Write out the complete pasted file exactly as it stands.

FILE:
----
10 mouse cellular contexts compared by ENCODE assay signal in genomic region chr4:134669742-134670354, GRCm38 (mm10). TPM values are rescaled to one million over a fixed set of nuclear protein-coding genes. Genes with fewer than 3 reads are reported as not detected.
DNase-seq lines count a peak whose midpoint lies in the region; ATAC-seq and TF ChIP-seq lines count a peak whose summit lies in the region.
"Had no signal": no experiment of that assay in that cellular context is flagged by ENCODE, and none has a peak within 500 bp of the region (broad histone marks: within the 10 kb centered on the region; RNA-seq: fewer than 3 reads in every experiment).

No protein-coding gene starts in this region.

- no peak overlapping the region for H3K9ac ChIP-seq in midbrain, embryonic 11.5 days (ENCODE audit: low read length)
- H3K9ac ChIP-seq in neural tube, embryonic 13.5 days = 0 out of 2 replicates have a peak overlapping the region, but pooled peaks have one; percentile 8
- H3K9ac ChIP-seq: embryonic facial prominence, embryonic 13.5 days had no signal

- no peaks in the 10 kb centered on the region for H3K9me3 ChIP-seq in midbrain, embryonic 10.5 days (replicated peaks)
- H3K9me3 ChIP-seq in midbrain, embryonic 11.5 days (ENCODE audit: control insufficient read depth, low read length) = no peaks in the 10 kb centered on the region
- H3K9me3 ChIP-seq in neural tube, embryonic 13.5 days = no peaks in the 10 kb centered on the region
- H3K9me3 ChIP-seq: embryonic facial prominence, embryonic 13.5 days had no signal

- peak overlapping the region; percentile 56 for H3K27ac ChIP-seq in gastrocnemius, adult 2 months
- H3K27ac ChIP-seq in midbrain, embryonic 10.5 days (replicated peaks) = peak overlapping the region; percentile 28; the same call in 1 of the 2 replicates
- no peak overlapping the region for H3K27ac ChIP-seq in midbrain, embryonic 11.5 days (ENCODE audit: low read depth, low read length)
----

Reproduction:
10 mouse cellular contexts compared by ENCODE assay signal in genomic region chr4:134669742-134670354, GRCm38 (mm10). TPM values are rescaled to one million over a fixed set of nuclear protein-coding genes. Genes with fewer than 3 reads are reported as not detected.
DNase-seq lines count a peak whose midpoint lies in the region; ATAC-seq and TF ChIP-seq lines count a peak whose summit lies in the region.
"Had no signal": no experiment of that assay in that cellular context is flagged by ENCODE, and none has a peak within 500 bp of the region (broad histone marks: within the 10 kb centered on the region; RNA-seq: fewer than 3 reads in every experiment).

No protein-coding gene starts in this region.

- no peak overlapping the region for H3K9ac ChIP-seq in midbrain, embryonic 11.5 days (ENCODE audit: low read length)
- H3K9ac ChIP-seq in neural tube, embryonic 13.5 days = 0 out of 2 replicates have a peak overlapping the region, but pooled peaks have one; percentile 8
- H3K9ac ChIP-seq: embryonic facial prominence, embryonic 13.5 days had no signal

- no peaks in the 10 kb centered on the region for H3K9me3 ChIP-seq in midbrain, embryonic 10.5 days (replicated peaks)
- H3K9me3 ChIP-seq in midbrain, embryonic 11.5 days (ENCODE audit: control insufficient read depth, low read length) = no peaks in the 10 kb centered on the region
- H3K9me3 ChIP-seq in neural tube, embryonic 13.5 days = no peaks in the 10 kb centered on the region
- H3K9me3 ChIP-seq: embryonic facial prominence, embryonic 13.5 days had no signal

- peak overlapping the region; percentile 56 for H3K27ac ChIP-seq in gastrocnemius, adult 2 months
- H3K27ac ChIP-seq in midbrain, embryonic 10.5 days (replicated peaks) = peak overlapping the region; percentile 28; the same call in 1 of the 2 replicates
- no peak overlapping the region for H3K27ac ChIP-seq in midbrain, embryonic 11.5 days (ENCODE audit: low read depth, low read length)